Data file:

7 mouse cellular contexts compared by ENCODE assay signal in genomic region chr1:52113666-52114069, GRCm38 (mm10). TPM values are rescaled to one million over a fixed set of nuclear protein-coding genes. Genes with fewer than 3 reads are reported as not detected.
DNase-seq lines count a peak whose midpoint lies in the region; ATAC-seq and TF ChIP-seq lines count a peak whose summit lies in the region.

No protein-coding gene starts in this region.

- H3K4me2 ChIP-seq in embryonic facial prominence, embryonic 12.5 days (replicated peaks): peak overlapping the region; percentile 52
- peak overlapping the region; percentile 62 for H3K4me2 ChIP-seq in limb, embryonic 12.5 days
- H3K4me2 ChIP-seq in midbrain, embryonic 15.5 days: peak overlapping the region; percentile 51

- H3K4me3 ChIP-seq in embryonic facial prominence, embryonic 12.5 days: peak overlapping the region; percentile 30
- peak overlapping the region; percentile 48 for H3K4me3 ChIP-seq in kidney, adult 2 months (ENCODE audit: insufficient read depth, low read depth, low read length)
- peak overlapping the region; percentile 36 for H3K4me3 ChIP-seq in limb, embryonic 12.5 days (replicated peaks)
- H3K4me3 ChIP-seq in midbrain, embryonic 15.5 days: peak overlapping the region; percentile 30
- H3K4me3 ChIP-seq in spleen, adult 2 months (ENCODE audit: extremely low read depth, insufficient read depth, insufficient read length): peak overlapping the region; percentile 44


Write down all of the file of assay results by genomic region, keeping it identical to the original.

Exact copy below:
7 mouse cellular contexts compared by ENCODE assay signal in genomic region chr1:52113666-52114069, GRCm38 (mm10). TPM values are rescaled to one million over a fixed set of nuclear protein-coding genes. Genes with fewer than 3 reads are reported as not detected.
DNase-seq lines count a peak whose midpoint lies in the region; ATAC-seq and TF ChIP-seq lines count a peak whose summit lies in the region.

No protein-coding gene starts in this region.

- H3K4me2 ChIP-seq in embryonic facial prominence, embryonic 12.5 days (replicated peaks): peak overlapping the region; percentile 52
- peak overlapping the region; percentile 62 for H3K4me2 ChIP-seq in limb, embryonic 12.5 days
- H3K4me2 ChIP-seq in midbrain, embryonic 15.5 days: peak overlapping the region; percentile 51

- H3K4me3 ChIP-seq in embryonic facial prominence, embryonic 12.5 days: peak overlapping the region; percentile 30
- peak overlapping the region; percentile 48 for H3K4me3 ChIP-seq in kidney, adult 2 months (ENCODE audit: insufficient read depth, low read depth, low read length)
- peak overlapping the region; percentile 36 for H3K4me3 ChIP-seq in limb, embryonic 12.5 days (replicated peaks)
- H3K4me3 ChIP-seq in midbrain, embryonic 15.5 days: peak overlapping the region; percentile 30
- H3K4me3 ChIP-seq in spleen, adult 2 months (ENCODE audit: extremely low read depth, insufficient read depth, insufficient read length): peak overlapping the region; percentile 44